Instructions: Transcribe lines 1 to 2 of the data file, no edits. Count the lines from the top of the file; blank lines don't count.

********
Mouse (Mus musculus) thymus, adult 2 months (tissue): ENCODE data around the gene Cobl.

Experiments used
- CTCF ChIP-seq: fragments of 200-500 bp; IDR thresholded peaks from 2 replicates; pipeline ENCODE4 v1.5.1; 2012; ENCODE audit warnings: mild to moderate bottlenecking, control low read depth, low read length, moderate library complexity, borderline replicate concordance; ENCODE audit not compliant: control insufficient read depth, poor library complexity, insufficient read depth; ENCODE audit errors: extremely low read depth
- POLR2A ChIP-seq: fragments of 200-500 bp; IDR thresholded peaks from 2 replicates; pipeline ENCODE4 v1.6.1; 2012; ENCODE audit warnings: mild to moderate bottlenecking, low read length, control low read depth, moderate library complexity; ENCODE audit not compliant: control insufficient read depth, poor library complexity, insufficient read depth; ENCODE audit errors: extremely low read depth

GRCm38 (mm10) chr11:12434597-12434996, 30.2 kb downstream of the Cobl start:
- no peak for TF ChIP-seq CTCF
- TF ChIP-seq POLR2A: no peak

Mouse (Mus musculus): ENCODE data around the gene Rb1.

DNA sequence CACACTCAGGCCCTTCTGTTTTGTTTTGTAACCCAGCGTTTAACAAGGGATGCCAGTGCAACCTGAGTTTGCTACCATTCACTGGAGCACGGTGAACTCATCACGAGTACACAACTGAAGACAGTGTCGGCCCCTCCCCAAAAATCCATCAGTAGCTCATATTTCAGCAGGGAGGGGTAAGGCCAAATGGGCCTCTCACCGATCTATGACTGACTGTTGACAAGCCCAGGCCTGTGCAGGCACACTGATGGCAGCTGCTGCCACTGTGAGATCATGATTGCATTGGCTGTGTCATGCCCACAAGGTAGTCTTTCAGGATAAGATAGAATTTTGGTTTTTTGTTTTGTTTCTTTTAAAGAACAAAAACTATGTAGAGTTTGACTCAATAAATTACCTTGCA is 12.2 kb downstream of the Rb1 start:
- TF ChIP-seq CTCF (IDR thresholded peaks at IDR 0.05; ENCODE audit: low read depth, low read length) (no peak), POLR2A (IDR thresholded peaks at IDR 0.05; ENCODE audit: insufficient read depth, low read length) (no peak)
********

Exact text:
Mouse (Mus musculus) thymus, adult 2 months (tissue): ENCODE data around the gene Cobl.

Experiments used